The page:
How Much Home Can You Afford to Buy?
How much of a mortgage can you comfortably handle?
You're tired of renting and you've decided that you want to buy a house. The bank has told you that you qualify to buy a home for $300,000. Can you rely on this as the gospel truth? What if the furnace breaks or the roof springs a massive leak? Can you afford to fix it and make your mortgage payment, too? How can you be sure you don't get in over your head?
They're all sensible, logical questions. Lots of homebuyers overestimate how much they can really afford. You can realistically calculate how much home your income and budget can accommodate when you understand all the terms involved and how they affect your buying power.
Front-End Debt Ratios
First, look at your monthly gross income. That's your income before taxes and things like retirement contributions are deducted. This is how much you make per month, not how much you take home. Use this number to calculate two ratios.
Lenders use what is called a front-end ratio, which is reflected as a percentage of your gross monthly income, to determine how much loan you can qualify for. The front-end ratio indicates the payment you can reasonably afford from the lender's point of view, although this isn't to say that you wouldn't prefer a lower payment.
The front-end ratio for an FHA loan is 31 percent as of 2017. For a conventional loan, the front-end ratio is 28 percent. This means that if your monthly gross income is $4,000, your monthly principal, interest, taxes and insurance payment, called PITI, can't exceed 31 percent of $4,000, or $1,240. It comes out to $1,120 PITI for a conventional loan.
Back-End Debt Ratios
The back-end ratio reflects your new mortgage payment plus all your recurring debt. It, too, is computed on your gross monthly income. The back-end ratio is always higher than the front-end ratio. The back-end ratio is 43 percent as of 2017 for an FHA loan and 36 percent for a conventional loan.
This means that if your car payment is $300 and you pay $100 a month between two credit cards, your total monthly recurring debt is $400. Your total debt would be $1,640 including an FHA loan payment of $1,240 PITI and that $400 in recurring deb. The back-end ratio number is $1,720, or 43 percent of $4,000. Your total debt is less than $1,720 so you would qualify.
For a conventional loan, multiply $4,000 by 36 percent to arrive at $1,440. Your total debt of $400 plus your new mortgage payment of $1,120 for a conventional loan equals $1,520. That's more than the back-end ratio of $1,440, so you might not qualify for a conventional loan.
Home Sales Price Affordability
Now that you know how much of a mortgage payment you're likely to qualify for, you can figure out how that relates to the sales price. You'll hear experts say that you should pay anywhere from two to six times your annual salary, but it's smarter to look at the amount of mortgage you can get for the monthly payment you can afford.
Your mortgage amount will depend a great deal on interest rates. Interest rates fluctuate daily, sometimes hourly. Say you want to pay $1,000 per month PI. At 6 percent interest on a 30-year fixed-rate mortgage, you can borrow $170,000, payable at $1,019 per month.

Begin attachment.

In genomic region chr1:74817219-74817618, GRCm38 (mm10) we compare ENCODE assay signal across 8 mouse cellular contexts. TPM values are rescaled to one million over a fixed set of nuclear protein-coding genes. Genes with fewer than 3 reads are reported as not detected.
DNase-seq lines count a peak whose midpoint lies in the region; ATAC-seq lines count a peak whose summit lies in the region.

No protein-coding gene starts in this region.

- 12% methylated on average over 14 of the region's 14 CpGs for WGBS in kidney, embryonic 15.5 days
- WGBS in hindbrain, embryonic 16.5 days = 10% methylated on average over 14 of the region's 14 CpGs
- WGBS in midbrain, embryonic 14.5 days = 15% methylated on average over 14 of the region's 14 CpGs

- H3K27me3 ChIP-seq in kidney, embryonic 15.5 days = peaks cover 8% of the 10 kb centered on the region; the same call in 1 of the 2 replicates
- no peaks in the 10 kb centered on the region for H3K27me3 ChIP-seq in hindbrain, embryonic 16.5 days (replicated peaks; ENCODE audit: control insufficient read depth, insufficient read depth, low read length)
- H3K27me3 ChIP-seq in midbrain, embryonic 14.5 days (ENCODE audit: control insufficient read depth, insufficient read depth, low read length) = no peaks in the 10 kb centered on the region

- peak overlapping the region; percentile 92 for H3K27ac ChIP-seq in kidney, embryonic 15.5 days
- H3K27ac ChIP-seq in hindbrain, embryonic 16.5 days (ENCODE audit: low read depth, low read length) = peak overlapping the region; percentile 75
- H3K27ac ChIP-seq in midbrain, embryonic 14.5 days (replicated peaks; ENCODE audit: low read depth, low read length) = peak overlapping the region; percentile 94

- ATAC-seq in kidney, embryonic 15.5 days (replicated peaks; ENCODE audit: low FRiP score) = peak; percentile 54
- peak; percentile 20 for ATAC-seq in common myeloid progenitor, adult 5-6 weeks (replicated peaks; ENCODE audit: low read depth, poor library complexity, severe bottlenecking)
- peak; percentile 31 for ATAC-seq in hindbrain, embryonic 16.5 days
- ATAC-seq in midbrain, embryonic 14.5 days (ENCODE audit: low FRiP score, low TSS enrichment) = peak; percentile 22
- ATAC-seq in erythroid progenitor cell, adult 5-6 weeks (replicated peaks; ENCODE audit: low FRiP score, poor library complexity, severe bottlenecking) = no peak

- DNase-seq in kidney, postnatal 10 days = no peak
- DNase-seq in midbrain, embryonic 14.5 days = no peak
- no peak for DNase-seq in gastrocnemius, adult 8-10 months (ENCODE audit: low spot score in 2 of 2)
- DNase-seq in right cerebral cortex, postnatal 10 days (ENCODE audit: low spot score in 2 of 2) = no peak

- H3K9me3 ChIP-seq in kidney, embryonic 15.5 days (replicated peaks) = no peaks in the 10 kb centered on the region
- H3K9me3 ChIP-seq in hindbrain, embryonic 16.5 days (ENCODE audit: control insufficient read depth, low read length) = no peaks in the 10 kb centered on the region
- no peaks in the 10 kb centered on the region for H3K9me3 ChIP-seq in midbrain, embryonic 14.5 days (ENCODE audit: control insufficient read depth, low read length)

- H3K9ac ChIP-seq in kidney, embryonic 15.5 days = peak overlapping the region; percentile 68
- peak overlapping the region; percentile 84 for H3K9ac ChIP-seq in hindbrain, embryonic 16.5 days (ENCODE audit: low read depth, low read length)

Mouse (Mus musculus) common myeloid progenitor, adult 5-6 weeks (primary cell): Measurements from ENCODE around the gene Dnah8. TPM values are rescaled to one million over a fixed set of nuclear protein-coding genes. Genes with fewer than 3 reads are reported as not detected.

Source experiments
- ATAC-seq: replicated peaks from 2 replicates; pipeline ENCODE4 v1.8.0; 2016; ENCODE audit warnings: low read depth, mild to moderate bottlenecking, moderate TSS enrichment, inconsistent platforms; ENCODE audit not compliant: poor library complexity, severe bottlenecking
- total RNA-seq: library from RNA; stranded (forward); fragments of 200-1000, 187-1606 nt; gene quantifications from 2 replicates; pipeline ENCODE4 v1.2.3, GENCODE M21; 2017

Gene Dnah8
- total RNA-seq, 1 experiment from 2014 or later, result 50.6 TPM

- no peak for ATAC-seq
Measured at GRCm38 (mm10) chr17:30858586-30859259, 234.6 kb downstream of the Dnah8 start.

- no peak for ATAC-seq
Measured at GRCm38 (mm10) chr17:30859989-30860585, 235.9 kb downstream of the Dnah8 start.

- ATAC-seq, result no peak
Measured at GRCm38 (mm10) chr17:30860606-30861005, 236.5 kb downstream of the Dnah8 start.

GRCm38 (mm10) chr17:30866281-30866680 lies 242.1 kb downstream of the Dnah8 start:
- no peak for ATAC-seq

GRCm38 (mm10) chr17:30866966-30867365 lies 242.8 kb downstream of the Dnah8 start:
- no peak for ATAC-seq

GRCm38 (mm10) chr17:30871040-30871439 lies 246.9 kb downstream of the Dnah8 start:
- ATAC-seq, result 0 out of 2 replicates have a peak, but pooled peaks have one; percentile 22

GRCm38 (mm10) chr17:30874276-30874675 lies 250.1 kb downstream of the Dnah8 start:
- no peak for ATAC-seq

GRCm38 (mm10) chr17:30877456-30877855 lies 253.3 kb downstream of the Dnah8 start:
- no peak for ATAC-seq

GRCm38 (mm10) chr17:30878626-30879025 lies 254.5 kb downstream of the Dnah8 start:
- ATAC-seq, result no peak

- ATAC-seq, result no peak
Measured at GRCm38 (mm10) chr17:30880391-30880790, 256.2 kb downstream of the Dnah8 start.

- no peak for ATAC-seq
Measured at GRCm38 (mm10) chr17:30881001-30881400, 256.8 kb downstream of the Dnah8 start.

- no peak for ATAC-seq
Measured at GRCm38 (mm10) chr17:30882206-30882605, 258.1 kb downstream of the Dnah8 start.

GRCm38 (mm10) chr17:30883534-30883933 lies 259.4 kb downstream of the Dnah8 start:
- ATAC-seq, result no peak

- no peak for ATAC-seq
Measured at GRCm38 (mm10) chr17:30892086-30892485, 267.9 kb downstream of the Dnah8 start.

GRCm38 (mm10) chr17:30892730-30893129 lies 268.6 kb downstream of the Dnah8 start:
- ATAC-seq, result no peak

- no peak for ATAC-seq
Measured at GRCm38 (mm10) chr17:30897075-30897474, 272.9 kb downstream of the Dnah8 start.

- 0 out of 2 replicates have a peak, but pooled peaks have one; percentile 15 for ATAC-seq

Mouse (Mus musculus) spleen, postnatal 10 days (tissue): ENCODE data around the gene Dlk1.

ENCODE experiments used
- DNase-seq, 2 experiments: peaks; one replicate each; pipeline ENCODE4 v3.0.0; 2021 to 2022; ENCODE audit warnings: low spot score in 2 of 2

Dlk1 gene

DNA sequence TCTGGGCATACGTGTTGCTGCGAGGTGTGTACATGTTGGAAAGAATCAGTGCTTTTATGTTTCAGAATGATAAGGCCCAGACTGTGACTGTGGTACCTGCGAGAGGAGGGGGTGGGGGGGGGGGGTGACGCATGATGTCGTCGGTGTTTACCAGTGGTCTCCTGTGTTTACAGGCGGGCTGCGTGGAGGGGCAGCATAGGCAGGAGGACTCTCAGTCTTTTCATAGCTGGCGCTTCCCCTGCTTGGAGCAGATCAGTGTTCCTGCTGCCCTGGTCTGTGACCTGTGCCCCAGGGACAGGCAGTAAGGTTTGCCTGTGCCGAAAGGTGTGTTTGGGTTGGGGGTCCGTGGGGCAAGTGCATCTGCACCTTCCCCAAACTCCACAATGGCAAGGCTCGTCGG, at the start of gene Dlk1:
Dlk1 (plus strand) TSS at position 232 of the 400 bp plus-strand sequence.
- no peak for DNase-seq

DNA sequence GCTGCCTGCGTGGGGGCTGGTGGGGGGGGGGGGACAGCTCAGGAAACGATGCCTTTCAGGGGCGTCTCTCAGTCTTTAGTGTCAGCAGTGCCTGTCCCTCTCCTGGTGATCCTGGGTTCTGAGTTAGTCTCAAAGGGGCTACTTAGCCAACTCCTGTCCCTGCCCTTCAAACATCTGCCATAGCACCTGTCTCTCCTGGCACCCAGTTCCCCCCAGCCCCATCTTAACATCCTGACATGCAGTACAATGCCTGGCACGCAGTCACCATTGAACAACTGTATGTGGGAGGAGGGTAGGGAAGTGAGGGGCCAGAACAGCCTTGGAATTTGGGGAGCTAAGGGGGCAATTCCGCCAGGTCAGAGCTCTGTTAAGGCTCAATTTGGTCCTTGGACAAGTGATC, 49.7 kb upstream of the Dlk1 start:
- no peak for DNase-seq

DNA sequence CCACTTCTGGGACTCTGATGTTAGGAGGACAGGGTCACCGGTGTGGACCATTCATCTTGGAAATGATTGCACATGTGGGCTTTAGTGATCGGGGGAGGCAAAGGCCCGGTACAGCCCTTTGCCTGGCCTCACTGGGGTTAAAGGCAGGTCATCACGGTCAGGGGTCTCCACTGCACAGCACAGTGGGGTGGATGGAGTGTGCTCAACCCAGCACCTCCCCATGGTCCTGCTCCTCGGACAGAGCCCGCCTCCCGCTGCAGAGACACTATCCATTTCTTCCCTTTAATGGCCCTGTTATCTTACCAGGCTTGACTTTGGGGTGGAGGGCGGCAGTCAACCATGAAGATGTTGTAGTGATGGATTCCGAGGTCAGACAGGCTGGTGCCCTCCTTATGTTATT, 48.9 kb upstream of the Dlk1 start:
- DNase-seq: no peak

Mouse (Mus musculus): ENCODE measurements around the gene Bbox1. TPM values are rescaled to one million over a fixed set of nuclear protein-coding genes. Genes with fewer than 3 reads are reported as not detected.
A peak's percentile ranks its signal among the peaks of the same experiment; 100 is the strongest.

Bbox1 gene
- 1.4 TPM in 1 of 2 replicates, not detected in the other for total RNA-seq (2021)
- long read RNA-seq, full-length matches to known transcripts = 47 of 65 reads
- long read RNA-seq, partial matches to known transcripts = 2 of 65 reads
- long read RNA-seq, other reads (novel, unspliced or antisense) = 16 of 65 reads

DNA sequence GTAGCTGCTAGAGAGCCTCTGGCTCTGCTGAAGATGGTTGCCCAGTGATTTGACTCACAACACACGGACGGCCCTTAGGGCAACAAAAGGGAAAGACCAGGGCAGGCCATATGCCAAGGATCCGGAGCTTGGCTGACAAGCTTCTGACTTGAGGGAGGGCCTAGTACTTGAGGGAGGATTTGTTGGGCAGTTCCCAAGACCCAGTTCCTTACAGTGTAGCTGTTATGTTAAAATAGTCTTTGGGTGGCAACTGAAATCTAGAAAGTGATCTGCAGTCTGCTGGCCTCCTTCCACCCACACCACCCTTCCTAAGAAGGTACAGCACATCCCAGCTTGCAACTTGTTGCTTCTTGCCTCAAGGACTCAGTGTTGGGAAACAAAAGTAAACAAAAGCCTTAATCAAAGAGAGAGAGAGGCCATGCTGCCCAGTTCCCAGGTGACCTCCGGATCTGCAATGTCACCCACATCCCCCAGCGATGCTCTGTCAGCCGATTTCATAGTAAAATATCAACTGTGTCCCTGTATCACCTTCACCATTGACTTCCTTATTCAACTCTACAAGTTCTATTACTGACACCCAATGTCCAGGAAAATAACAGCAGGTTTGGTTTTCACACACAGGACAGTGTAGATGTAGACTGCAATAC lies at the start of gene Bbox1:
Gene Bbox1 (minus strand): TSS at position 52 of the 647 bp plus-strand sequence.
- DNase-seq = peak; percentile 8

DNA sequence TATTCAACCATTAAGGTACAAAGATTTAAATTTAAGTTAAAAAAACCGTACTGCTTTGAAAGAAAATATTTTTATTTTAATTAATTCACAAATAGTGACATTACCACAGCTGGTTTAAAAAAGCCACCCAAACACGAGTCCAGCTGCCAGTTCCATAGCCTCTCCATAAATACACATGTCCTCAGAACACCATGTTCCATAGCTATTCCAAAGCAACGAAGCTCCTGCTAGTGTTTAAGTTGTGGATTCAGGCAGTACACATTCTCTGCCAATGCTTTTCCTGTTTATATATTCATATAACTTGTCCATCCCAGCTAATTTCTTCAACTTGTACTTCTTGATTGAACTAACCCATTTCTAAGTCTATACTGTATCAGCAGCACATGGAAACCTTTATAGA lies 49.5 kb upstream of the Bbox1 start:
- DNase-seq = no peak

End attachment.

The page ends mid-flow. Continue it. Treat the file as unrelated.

At 7 percent interest, however, you can only borrow $150,000, payable at $998 per month. In this example, you lose $20,000 of borrowing power when the rate jumps from 6 to 7 percent.
The Down Payment
Down payment amounts depend on several factors. First, how much do you feel comfortable putting down? It's often suggested that first-time home buyers keep a healthy reserve and not dump every single cent they have into the down payment on a home.
If you qualify for 100-percent financing, your down payment will be zero. VA loans are available for veterans at no-money-down. Some first-time home buyer programs accept borrowers with limited funds for gift down payment programs, providing they can meet certain income limits. You won't qualify if you earn too much money.
Minimum FHA down payments are 3.5 percent of the sales price as of 2017. Your sales price would be $155,440 and your down payment would be $5,440 if you borrowed $150,000. Some first-time home buyer programs help with the down payment when they're used in conjunction with FHA.
Any loan that is more than 80 percent of the sales price will require PMI or private mortgage insurance, and this will increase your monthly mortgage payment. Typical down payments are 5 percent, 10 percent or 15 percent of the sales price. If you plan to put down 5 percent and borrow $150,000, your sales price would be $157,900 and your down payment would be $7,900.
Then there are closing costs. Sellers will sometimes pay some or all of a buyer's closing costs, but you can figure that they will add up to 2 to 3 percent of the sales price. On a sales price of $150,000, your closing costs could run about $4,500 on a sales price of $150,000, which is extra and on top of your down payment.
Your Payment Comfort Level
Before you jump into homeownership, why not set aside the additional amount you would pay for a mortgage every month to see how you do? For example, if your rent is $800 and you plan to pay $1,200 for a PITI payment, set aside $400 per month for three to six months. In other words, pretend that you're making a mortgage payment. If $1,200 a month doesn't strap you for cash, you can probably afford that much for a mortgage payment.
If you feel more comfortable borrowing less than the amount shown your loan preapproval letter, then do so. Don't make the mistake of taking out a mortgage that will be a struggle for you to maintain. Do what feels right.
A dream home can usually wait. You probably don't need to buy the most expensive home you're qualified to buy. Consider a starter home as your first home. Work first on building equity and security for yourself and your family. What's a boomerang buyer?